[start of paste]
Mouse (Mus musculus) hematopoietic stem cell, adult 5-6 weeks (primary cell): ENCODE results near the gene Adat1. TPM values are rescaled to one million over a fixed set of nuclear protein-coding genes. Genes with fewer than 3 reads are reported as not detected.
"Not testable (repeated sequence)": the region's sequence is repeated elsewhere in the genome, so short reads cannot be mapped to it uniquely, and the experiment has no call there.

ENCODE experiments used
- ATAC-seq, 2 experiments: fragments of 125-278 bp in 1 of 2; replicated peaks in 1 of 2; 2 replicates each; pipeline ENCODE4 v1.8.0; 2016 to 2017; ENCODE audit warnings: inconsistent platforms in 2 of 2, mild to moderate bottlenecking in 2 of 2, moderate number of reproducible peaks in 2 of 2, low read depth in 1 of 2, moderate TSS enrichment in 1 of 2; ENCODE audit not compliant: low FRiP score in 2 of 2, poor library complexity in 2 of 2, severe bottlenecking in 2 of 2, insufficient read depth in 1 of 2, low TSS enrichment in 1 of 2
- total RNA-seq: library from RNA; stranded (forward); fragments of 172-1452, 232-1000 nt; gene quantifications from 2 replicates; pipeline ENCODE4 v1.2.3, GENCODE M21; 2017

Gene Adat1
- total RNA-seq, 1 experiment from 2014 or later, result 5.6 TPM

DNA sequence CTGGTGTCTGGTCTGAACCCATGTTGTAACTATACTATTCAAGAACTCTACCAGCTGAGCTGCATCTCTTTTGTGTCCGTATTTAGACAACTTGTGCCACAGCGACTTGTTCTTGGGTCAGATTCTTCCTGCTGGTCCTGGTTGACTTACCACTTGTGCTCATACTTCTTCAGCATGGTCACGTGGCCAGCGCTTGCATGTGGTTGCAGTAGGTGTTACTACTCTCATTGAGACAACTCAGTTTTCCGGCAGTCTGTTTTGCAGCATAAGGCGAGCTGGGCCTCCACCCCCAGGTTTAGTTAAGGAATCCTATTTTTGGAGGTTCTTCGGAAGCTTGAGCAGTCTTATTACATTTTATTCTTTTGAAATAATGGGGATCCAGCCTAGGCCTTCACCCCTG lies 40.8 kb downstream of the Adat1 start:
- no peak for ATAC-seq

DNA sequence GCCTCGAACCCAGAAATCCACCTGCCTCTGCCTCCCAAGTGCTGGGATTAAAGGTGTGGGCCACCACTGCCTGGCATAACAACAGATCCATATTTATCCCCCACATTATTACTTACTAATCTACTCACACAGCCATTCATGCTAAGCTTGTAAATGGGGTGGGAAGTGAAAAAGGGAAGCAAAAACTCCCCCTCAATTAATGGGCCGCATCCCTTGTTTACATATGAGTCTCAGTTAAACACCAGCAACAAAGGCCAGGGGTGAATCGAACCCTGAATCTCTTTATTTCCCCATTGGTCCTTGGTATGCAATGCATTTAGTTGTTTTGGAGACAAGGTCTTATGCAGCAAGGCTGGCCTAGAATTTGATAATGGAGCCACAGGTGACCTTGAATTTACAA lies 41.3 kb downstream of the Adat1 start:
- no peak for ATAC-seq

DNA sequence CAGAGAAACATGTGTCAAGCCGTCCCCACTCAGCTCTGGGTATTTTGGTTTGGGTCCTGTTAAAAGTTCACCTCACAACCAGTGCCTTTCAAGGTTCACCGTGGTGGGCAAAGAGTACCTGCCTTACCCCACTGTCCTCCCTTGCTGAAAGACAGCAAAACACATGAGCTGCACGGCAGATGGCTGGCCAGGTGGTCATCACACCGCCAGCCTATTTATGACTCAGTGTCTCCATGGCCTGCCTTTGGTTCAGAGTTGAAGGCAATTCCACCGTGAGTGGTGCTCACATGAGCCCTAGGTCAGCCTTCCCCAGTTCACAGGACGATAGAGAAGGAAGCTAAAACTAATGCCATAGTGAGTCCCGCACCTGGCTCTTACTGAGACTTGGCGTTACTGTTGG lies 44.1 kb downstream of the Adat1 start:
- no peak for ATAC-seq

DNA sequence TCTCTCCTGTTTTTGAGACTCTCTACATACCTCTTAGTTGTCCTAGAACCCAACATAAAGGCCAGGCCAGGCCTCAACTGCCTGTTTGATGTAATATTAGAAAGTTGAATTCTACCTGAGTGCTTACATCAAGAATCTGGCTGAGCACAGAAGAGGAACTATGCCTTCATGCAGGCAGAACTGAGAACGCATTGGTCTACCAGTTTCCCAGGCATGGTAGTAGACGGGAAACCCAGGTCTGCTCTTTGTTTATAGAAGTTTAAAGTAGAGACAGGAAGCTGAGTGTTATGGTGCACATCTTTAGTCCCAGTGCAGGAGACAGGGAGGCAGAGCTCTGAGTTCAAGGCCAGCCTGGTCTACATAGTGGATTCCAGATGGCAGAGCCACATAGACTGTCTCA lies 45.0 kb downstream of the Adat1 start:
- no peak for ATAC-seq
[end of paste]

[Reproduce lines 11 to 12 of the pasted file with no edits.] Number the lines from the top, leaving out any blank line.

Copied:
- no peak for ATAC-seq

DNA sequence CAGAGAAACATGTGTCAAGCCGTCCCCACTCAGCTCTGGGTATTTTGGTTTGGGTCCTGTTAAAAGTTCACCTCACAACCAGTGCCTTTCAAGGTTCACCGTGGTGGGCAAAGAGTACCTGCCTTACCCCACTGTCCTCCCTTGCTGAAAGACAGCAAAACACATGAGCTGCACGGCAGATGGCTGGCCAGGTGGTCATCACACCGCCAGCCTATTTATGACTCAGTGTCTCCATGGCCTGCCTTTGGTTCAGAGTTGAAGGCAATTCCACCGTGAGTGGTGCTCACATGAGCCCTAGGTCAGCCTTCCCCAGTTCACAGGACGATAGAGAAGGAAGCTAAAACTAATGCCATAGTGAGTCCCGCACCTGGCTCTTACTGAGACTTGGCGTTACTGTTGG lies 44.1 kb downstream of the Adat1 start: